A Bavarian match made in heaven

A Bavarian match made in heaven

Petra Wetzel, the Bavarian-born founder of WEST brewery, takes the electric BMW i8 for a spin and falls in love all over again.

“I like my men like I like my cars: fast and powerful and a new model every year.” This is the quote emblazoned across a mug my oldest friend gave me in my early teens and now I wonder whether it was a sign of things to come. Now aged 40, I am a petrol-head and a commitment-phobe. I am also the perfect age to be having a midlife crisis and buy an expensive car (I like to do things differently so in actual fact I bought a speedboat instead – Super Air Nautique review anyone?)

To my mind, car reviews in BQ were written by blokes: men in suits and boys with toys. Hence why I sent the magazine an email and offered my driving and writing skills. I was “made” in Bavaria, the land of BMW. On paper this makes for perfect synergy to review the i8, but Germans culture some ridiculous stereotypes and BMW drivers get a bad name in my native land. Nobody in the Wetzel family has ever owned a BMW. They drive the German cars with Olympic rings instead… so I was ready to be wooed. And trust me wooed I was!

The BMW i8 is the sort of car which women with large rear ends will adore. It has an enormous backside and looks sexy with it. The i8 is also the only car I have ever loved in white, which I often find is a non-colour for cars. It looks understated, elegant, somewhat futuristic but also timeless. As first impressions go, I was smitten. As a full-time mum and dog owner and part-time golfer, however, my practical side got the better of me when I realised the boot space of the i8 is as big as a Range Rover’s glove compartment.

That aside, the scissor doors are ultra slick and funky (I have never had more nine-year old boys tell me I was THE coolest mum at the school gate) but they should come with two warnings: 1. Never wear a mini skirt and 2. always carry a passenger with you to be able to help you out of the car.

BMW I8 Montage

Once inside, at first I am not sure whether the cockpit feels refreshingly simple or disappointingly ordinary. However, after a day’s driving I am taken by the simplicity of it all. In theory, it helps you concentrate on the road ahead, but as you will find out shortly, that is just in theory! Having never written a car review before, I Googled a recent review of my assigned car and rifled my son Noah’s Top Gear back catalogue. What I found was that ‘proper’ car reviews can be seriously dull and unless you have a real desire to become an engineering nerd, a test drive would be so much more exciting! I also think some of the boys who have written recent i8 reviews got it wrong.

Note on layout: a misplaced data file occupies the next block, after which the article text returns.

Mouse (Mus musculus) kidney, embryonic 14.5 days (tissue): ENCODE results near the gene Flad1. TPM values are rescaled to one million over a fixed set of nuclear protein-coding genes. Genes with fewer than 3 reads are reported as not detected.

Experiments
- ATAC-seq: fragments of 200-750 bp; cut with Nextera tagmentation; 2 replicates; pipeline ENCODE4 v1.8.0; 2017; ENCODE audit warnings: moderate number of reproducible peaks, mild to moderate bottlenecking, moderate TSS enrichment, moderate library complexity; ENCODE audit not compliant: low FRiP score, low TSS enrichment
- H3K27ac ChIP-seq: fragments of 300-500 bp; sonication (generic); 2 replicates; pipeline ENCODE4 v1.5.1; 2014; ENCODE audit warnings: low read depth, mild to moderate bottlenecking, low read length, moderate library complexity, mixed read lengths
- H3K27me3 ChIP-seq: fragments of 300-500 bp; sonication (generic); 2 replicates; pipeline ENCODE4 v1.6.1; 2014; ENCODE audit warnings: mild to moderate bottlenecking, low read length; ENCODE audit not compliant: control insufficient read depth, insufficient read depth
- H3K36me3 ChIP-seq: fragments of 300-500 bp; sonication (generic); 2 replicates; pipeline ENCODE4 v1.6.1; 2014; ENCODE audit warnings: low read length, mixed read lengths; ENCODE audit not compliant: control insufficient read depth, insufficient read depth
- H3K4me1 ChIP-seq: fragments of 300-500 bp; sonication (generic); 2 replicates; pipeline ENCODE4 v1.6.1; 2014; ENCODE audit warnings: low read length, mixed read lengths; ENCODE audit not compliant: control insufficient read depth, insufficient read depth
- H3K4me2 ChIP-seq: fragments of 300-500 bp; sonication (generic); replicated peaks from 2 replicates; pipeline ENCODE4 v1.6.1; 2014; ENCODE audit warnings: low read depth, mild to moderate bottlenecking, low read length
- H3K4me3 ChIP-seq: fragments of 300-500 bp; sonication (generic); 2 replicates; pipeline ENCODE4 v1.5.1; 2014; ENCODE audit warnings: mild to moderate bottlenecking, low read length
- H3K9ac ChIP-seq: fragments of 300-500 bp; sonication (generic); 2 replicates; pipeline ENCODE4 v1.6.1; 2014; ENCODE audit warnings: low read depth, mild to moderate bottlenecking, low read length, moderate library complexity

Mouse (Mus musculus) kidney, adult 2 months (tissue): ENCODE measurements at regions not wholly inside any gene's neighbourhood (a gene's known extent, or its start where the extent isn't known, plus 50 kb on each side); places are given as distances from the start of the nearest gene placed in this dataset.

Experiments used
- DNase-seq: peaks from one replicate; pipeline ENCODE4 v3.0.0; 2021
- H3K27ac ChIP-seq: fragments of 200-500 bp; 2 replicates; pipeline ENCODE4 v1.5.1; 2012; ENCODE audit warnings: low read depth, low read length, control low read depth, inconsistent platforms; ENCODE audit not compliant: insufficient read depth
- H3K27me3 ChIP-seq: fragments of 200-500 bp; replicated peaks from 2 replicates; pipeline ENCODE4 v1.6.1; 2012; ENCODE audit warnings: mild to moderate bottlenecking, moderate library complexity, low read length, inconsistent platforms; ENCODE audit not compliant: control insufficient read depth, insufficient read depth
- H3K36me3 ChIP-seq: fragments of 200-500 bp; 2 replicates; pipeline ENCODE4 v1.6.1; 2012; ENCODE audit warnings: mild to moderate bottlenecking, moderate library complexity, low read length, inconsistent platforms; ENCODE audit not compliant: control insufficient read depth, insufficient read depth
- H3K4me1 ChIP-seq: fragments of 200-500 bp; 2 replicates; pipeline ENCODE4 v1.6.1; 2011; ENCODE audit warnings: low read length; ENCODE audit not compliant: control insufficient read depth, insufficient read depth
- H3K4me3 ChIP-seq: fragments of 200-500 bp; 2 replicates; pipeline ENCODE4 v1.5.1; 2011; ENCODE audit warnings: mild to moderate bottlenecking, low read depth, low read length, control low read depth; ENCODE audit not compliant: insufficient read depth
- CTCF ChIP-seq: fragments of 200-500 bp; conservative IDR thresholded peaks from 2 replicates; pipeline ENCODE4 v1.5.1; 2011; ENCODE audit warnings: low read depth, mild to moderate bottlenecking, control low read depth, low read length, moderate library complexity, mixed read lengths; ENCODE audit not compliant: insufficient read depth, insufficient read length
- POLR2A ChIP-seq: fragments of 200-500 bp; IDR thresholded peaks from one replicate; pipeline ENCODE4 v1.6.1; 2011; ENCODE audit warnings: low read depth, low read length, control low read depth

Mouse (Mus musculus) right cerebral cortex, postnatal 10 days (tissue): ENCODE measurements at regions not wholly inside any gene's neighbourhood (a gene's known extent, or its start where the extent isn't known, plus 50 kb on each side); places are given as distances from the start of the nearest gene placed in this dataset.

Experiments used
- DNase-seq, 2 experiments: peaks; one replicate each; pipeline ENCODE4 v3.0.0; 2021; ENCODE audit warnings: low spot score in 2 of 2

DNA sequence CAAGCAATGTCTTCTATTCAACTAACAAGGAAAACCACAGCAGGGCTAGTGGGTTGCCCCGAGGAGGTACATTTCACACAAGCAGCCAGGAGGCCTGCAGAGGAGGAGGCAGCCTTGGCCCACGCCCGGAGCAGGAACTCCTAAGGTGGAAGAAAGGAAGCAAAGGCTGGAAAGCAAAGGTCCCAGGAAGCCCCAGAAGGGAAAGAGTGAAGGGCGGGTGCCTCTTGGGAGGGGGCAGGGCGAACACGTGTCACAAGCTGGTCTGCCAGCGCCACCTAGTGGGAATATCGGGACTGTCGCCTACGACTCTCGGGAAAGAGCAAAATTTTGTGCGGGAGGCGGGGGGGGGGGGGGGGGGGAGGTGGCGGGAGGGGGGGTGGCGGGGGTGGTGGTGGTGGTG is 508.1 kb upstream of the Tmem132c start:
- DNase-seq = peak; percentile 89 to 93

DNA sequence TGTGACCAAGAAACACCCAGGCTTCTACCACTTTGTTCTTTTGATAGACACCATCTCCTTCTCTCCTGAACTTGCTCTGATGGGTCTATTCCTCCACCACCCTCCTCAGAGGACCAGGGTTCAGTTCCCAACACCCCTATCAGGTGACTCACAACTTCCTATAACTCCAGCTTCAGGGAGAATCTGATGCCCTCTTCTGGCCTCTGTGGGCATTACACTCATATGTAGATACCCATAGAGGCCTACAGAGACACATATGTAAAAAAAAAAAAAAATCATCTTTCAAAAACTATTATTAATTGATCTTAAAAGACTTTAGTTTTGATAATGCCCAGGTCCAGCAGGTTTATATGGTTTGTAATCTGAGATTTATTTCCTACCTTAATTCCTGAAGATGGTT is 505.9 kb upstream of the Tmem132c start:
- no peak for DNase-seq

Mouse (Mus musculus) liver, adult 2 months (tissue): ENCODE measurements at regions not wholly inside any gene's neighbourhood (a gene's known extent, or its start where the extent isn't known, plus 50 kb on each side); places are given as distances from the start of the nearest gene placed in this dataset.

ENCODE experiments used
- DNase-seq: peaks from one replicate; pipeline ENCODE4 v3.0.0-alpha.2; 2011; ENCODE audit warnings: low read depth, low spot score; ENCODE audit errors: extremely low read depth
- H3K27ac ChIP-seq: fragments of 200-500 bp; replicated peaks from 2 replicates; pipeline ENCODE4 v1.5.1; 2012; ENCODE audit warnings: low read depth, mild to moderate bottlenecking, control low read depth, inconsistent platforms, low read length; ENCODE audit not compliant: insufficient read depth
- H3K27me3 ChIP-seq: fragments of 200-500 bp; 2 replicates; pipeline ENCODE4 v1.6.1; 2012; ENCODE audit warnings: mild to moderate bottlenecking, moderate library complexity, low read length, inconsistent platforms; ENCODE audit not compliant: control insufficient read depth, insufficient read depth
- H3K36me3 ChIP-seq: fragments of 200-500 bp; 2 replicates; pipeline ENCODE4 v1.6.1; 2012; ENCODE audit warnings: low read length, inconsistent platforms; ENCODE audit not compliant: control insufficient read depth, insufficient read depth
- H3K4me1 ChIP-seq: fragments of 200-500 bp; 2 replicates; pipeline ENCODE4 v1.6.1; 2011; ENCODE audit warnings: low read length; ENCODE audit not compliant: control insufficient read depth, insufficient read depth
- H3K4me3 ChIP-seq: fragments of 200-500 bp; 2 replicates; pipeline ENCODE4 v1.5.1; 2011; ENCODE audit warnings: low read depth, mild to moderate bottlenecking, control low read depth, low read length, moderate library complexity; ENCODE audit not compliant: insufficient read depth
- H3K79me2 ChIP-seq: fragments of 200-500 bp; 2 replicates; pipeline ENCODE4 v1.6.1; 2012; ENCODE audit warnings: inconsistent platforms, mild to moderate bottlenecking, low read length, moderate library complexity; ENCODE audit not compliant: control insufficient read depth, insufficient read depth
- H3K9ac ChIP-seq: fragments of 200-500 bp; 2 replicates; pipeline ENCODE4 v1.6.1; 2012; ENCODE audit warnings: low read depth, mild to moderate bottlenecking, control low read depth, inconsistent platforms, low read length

Some reviews argue that the i8 is a brilliant car for straight roads but performs below its peers in corners. I bet you any money none of these men got carried away with the adrenaline of driving the i8, turned (while chatting to their colleague) into a one-way street in Glasgow facing four lanes of oncoming traffic and in 1.6 seconds had to perform a three-point turn. Trust me, the i8 turns beautifully. 

Now get ready for the vital statistics. I am told that the i8 reaches 62mph in 4.4 seconds. I’m not going to pretend that I calculated this on my outings as, quite frankly, I was having too much of a great time just driving the thing without worrying about the numbers.

What did enter my mind though was something my son had said that morning when he likened the engine size of the i8 to that of a food blender. Yes it is very small – but the addition of a 129bhp electric motor, which is linked up to lithium ion batteries, makes ALL the difference when whizzing up and down the M8. I’ll admit I was thankful for that little engine as it acted as safety cord in case of not finding any charging points in Glasgow city centre.

Luckily this was not the case but it did make me think that should I invest in the i8, I would want to see a few more of them around the town. This is where my practical side snuck in again. Could I really justify doing the school run etc. in a luxury sports car? Not really! BUT, the i8 only LOOKS like a supercar with its actual overheads resembling more of
a home-brewing operation. And so despite early protestations, by 5pm my son had
fallen in love with this sleek petrol/electro hybrid and I too was completely taken in
by the whole package.

Would I spend £100,000 buying myself a BMW i8? I wish I still believed in Santa!

West Brewery Bar and Restaurant is in Templeton Building at Glasgow Green.
For brewery tour enquiries email brewerytour@westbeer.com or call 0141 550 0135.

The car Petra drove was a BMW i8 1.5i priced at £102,010 (after government subsidy). Thanks to Edinburgh’s Luxury Car Village, Newbridge, Edinburgh, Mid Lothian, EH288SP. Tel:0844 375 1669